3 Common Misconceptions about Having an Oversupply

You can’t have too much of a good thing- right? Well, not necessarily.

While having an abundant milk supply is certainly a positive attribute, having an OVERSUPPLY can often come with its own set of challenges. Unfortunately, when a mother voices her concerns about having an oversupply, it is not uncommon for her to be dismissed by family, friends, and sometimes even medical professionals.

So if you or someone you love is currently struggling with an oversupply, here are 3 common misconceptions to keep in mind.

“It’s a good thing.”

From constant leaks to forceful let downs and even an increased risk of complications such as mastitis, when it comes to milk production, more isn’t necessarily better. Unless your goal is to donate your excess milk or build the freezer stash of your dreams, having an oversupply can add a layer of complication to your nursing journey and shouldn’t be dismissed as a “good thing.”

Breastfeeding operates on a system of supply and demand, so ideally, your body should be producing breast milk at or around the same rate in which your baby or child is consuming it. However, producing too much OR too little breast milk isn’t ideal and should never be dismissed when a mother voices her concerns.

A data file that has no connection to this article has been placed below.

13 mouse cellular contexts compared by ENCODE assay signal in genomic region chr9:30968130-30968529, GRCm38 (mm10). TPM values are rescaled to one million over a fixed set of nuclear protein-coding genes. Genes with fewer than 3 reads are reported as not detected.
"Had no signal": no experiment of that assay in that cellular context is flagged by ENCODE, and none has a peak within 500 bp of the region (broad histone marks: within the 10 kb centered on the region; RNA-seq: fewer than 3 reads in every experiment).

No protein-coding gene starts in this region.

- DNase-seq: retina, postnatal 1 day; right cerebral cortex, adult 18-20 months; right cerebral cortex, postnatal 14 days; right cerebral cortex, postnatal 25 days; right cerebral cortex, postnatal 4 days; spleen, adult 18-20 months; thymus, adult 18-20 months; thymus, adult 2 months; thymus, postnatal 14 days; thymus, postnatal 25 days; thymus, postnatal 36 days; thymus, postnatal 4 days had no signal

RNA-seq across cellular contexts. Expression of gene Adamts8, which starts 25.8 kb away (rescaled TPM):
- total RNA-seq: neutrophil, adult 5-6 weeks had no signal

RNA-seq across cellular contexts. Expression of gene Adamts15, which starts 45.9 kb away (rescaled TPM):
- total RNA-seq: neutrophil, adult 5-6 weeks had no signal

“Large Breasts Produce More Milk.”

Your breast size is determined by how much fatty tissue your breasts are comprised of. Therefor, the larger your breasts, the more fatty tissue they contain. However, breast milk is produced from the glandular tissue within the breasts- NOT fatty tissue. Therefore, larger breasts are NOT to be blamed for an oversupply. In fact, oversupplies can occur in any lactating mother, regardless of cup size.

“Pumping More Can Relieve An Oversupply.”

Yes and no. While pumping may give you temporary relief by draining your breasts, you are also signaling your body to produce even more breast milk which will continue the cycle of oversupply. Therefore pumping out excess milk will not resolve an oversupply and can even make it more prominent.

Do you or someone you know need help managing your oversupply? Do not hesitate to reach out for help! We here at Latched Mama have on-staff certified lactation consultants who would be happy to assist you, free of charge!


  • I have an oversupply I can’t seem to reduce. I started off as an exclusive pumper due to my baby being born early and slowly transitioned to EBF. I slowly reduced pumps (on top of nursing) due to having mastitis twice and now at 5.5m PP I’m still pumping before bed and in the morning. How can I reduce my supply?

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